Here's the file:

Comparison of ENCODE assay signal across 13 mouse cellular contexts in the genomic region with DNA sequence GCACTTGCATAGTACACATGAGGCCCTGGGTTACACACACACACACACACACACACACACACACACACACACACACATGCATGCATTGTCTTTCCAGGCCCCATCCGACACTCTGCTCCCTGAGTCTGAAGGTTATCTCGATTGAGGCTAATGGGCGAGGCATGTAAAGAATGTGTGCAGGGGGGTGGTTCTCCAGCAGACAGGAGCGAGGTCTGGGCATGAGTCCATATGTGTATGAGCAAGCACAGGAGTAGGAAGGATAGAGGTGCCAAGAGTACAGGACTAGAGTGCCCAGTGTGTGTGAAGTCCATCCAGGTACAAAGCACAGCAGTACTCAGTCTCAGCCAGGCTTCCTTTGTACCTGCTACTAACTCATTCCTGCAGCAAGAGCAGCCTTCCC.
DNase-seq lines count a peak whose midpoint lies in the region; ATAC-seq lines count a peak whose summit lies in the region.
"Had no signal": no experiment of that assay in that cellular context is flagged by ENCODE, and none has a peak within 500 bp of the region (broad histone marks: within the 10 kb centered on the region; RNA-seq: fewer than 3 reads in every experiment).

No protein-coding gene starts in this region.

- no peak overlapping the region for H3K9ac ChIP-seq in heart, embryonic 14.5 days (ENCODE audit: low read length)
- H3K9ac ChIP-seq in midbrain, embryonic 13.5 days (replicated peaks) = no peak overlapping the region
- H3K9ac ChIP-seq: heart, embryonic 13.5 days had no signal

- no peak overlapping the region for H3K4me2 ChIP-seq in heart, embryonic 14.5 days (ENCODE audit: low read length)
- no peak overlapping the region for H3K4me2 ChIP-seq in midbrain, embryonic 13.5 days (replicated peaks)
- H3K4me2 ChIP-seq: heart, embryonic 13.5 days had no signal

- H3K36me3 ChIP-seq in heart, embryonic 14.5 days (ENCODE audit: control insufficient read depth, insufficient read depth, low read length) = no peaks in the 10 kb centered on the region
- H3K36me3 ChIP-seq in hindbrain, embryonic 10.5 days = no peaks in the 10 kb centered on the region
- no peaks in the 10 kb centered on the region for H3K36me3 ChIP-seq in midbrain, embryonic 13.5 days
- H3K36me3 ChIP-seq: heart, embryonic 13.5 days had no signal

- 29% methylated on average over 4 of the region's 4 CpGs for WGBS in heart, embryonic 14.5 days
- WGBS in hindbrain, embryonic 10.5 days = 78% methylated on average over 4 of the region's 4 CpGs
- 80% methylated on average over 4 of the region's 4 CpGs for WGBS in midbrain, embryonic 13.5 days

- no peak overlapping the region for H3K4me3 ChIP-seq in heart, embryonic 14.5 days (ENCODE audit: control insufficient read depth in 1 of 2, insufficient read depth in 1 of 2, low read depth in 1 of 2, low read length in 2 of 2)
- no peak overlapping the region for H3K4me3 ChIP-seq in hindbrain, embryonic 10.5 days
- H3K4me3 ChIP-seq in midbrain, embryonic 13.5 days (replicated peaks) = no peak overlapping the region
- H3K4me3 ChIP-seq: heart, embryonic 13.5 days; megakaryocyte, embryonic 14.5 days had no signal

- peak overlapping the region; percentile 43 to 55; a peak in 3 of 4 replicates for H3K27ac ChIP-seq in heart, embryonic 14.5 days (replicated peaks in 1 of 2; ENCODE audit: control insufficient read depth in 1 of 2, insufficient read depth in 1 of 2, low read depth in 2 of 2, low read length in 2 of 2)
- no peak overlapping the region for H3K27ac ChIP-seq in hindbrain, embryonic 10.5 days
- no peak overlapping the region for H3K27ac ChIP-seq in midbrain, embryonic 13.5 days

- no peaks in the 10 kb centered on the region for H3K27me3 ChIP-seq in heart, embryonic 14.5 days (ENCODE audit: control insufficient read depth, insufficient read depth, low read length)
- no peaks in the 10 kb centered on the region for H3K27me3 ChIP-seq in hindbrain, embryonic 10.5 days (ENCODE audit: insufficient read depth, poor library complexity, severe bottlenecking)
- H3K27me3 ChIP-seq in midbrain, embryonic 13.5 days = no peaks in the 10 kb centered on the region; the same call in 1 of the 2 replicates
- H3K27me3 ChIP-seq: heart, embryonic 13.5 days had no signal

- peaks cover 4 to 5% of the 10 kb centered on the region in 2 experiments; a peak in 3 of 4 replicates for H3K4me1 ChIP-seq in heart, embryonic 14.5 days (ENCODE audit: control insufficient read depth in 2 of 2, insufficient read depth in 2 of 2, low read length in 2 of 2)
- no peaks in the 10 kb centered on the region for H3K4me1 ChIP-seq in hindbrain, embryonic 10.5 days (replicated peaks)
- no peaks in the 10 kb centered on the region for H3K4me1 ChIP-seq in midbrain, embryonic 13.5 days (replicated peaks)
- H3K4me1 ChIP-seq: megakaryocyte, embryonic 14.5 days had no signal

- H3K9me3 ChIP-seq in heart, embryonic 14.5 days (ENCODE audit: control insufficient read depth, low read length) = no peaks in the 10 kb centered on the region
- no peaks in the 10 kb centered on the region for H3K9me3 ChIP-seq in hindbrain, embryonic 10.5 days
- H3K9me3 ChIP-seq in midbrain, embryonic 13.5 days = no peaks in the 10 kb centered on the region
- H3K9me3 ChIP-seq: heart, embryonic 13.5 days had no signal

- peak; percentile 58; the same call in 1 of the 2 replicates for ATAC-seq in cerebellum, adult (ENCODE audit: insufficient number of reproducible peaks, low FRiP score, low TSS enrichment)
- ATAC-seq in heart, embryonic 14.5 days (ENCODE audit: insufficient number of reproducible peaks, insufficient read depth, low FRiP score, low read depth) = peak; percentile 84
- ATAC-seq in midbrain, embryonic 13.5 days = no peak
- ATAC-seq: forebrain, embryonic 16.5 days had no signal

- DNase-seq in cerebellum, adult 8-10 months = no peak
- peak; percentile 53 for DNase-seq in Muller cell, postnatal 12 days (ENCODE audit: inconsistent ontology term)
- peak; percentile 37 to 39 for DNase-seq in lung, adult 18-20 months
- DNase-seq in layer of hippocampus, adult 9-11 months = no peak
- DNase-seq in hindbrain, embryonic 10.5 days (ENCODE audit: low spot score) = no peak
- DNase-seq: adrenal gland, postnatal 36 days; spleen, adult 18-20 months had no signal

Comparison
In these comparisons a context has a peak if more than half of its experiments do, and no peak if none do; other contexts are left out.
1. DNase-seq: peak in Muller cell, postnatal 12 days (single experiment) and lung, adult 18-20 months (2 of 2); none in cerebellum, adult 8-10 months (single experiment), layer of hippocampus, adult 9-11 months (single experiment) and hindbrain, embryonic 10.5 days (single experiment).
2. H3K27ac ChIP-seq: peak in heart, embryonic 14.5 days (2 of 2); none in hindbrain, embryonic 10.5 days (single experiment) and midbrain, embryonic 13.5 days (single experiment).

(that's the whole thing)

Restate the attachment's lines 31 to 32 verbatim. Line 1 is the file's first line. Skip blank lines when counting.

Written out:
- no peaks in the 10 kb centered on the region for H3K4me1 ChIP-seq in midbrain, embryonic 13.5 days (replicated peaks)
- H3K4me1 ChIP-seq: megakaryocyte, embryonic 14.5 days had no signal